This advice was offered on her deathbed by the grandmother to a man whose spiritual advice I admire a great deal. He followed that advice. It cost him dearly.
Choosing to live outside the lines, to live a different life will do that sometimes.
However, that man also left an extraordinary legacy of books, materials and an example that, like other Outliers, serves to inspire me.
My personal muse, however, is early 1900s African aviatrix and horsewoman extraordinaire Beryl Markham.
While many have cometo know her through the novel “Circling the Sun” by Paula McLain, for decades I have admired and studied Markham’s brilliant and remarkable life.
The first female bush pilot in Africa. The first woman to be given a license to train race horses in Kenya (and she beat the men at their own game with lesser horses). The first person to fly from Europe to North America. First. First. First.
She was tall and slim and gorgeous and outrageous and universally hated and loved. She competed with Isak Dineson (the real life Karen Blixen) for the affections of that wimp — and he WAS a wimp — Denys Finch-Hatton. In real life, Finch-Hatton was no Robert Redford. In fact, he was little more than a charming underachiever, a selfish, self-serving ne’er do well, nothing compared to the exceptional women he romanced.
But I digress.
The Price of Being a Trailblazer
Markham lived outside the norm. She paid for it dearly. Even today people rip her for her rollicking choice of lifestyle. Raised as a child to hunt with natives rather than attend charm school, she was from the very beginning a rebel, defined by different, a trailblazer. A two time author, even today people attack her for not writing her own books. As though ghost writers don’t do most of the work for nearly every high profile celebrity today. Get over yourselves already. Even if she didn’t do all her own writing, she most certainly did own all her own accomplishments. As do we all.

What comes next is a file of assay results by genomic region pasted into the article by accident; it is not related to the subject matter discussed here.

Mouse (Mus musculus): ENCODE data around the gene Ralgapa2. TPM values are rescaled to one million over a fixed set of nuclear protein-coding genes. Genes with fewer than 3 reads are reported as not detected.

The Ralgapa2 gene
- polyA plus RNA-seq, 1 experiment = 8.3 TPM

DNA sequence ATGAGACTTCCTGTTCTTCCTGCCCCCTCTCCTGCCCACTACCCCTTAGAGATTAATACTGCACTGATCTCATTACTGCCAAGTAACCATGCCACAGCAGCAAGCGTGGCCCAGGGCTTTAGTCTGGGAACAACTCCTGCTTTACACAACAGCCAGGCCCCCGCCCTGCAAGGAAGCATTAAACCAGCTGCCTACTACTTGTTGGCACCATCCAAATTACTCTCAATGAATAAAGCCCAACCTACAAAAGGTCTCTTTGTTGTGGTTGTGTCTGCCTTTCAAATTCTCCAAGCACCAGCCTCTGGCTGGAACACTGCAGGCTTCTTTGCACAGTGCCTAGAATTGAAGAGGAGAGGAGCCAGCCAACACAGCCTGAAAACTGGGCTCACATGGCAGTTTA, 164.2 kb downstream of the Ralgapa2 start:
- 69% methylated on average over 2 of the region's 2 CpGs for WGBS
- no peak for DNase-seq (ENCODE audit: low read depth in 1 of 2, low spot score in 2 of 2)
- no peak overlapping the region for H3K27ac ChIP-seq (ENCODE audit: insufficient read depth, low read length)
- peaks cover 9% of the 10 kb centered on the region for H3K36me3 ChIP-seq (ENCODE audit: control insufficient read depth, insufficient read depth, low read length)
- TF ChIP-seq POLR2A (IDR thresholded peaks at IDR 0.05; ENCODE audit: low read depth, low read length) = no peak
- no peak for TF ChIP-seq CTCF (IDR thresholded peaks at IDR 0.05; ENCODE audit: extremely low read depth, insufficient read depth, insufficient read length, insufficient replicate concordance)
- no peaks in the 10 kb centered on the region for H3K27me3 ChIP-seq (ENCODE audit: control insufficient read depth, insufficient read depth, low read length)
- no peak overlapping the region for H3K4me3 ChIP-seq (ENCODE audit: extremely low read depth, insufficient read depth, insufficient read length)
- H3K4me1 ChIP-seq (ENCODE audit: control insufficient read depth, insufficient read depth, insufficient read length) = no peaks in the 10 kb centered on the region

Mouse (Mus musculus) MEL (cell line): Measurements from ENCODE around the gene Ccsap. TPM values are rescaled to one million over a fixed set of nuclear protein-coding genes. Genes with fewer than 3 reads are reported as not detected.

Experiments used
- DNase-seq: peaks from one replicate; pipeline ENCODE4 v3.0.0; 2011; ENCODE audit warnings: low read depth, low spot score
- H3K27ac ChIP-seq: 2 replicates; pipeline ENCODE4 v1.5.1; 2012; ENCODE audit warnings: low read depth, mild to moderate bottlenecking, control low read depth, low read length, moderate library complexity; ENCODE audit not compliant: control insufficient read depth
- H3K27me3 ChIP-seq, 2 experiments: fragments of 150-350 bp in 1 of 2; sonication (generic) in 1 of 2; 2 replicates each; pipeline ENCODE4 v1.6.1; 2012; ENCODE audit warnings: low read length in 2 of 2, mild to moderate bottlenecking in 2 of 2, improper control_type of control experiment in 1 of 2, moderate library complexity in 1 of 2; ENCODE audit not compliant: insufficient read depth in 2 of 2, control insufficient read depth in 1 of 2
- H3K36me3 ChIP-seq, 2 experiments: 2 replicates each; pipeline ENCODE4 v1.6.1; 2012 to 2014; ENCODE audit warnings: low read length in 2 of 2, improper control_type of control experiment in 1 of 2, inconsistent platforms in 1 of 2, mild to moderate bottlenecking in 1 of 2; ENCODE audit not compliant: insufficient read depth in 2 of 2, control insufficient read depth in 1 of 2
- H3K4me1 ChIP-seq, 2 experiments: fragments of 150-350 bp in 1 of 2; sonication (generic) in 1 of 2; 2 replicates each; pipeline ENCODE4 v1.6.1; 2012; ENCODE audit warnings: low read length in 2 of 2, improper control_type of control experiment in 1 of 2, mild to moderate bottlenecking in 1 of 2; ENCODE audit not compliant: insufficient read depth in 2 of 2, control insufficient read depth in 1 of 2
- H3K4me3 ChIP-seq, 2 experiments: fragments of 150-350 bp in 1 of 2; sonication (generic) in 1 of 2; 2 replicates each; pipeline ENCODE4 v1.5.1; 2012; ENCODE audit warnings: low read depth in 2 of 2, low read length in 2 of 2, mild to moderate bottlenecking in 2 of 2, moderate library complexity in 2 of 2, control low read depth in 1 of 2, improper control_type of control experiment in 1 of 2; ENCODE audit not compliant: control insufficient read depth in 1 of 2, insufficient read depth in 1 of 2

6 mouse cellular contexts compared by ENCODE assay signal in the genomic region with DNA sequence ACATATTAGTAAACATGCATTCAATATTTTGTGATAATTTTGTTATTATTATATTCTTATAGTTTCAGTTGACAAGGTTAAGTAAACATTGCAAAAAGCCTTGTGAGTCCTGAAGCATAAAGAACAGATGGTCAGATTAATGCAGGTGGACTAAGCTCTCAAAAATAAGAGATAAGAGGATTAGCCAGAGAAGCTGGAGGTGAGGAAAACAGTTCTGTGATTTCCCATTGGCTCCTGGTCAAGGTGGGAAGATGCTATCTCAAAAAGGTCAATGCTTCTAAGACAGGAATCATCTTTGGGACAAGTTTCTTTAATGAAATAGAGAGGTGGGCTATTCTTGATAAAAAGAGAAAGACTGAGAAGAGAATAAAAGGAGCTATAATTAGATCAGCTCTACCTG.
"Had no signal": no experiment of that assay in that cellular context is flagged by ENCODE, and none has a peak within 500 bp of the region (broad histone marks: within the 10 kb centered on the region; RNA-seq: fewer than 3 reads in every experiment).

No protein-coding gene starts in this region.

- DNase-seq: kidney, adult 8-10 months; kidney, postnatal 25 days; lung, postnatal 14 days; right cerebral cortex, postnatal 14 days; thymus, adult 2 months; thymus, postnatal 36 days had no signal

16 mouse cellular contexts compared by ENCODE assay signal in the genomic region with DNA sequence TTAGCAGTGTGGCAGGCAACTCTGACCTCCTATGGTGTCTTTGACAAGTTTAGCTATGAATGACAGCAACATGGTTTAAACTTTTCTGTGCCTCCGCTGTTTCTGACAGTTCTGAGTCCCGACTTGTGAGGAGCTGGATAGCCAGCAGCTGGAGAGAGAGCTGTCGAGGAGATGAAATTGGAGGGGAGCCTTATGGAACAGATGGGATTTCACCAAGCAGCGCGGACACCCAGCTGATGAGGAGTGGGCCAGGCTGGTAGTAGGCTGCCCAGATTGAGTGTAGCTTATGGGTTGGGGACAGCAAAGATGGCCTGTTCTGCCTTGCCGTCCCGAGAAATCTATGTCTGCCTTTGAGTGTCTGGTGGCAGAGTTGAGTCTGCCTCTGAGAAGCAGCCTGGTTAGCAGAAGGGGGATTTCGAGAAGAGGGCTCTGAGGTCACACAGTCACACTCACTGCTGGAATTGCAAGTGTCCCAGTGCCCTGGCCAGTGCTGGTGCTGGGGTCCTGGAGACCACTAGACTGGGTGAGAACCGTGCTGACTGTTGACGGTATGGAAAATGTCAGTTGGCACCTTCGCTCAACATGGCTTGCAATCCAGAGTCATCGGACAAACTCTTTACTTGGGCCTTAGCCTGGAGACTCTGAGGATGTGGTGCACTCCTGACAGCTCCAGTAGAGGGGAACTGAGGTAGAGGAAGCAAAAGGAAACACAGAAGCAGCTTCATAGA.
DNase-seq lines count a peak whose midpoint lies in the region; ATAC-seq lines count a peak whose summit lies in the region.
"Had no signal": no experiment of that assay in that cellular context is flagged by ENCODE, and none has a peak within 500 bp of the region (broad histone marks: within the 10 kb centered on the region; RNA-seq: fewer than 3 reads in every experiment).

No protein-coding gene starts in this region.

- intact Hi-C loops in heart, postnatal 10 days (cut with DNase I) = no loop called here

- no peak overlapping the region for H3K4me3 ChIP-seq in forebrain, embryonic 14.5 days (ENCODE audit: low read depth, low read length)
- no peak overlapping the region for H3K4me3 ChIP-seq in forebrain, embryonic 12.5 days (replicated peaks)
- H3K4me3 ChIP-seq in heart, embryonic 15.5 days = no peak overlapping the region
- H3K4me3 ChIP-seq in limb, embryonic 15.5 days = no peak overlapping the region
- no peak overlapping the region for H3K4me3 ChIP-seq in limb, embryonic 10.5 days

Beryl Markham never did what others did. As a result she carved out a daring, amazing, extraordinary life that continues to shine to this day. Castigated by many in her own day but yet successful in so many ways, she is a towering example of a life well-lived. She was bullheaded and flawed and blunt. In other words, not a proper “good girl.” She was unapologetically powerful, even by today’s standards.
High School Reunions
When I head to Winter Haven, Florida, for my high school reunions, I am reminded of why I constantly choose not to do what others do. The year I turned sixty I had been invited to participate in a combined sixty-year-old birthday party- what had been billed at the time as “One Foot In the Old Folk’s Home.” I’d never been invited to anything by my high school before (too much of an Outlier).
Unfortunately, I had to demur. The day the event was to take place, I was instead in Salta, Argentina, exploring the Salt Flats, with my guide, Angiena.
I sent photos. Salta is breathtaking.
Not surprisingly I’ve been dis-invited to similar events. But then, they’re likely to fall on dates that I’m going to be kayaking to see musk ox in Greenland, hiking to see polar bears in the Svalsbard Islands, riding horses in Kazakhstan…
These days my high school buddies “reward” me by carefully photographing everyone at the reunions BUT me. When the photos go out to the mailing list, I may as well have not attended. This is how people punish Outliers. It’s puerile, childish, and, well….so very high school. But there you are.